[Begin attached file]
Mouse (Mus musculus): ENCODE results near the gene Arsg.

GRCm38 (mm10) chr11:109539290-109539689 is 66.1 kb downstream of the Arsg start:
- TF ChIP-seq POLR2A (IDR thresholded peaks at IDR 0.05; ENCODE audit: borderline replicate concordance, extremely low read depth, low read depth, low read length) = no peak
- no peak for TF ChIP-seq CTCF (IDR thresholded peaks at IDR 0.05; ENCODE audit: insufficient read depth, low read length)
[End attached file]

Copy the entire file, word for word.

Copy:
Mouse (Mus musculus): ENCODE results near the gene Arsg.

GRCm38 (mm10) chr11:109539290-109539689 is 66.1 kb downstream of the Arsg start:
- TF ChIP-seq POLR2A (IDR thresholded peaks at IDR 0.05; ENCODE audit: borderline replicate concordance, extremely low read depth, low read depth, low read length) = no peak
- no peak for TF ChIP-seq CTCF (IDR thresholded peaks at IDR 0.05; ENCODE audit: insufficient read depth, low read length)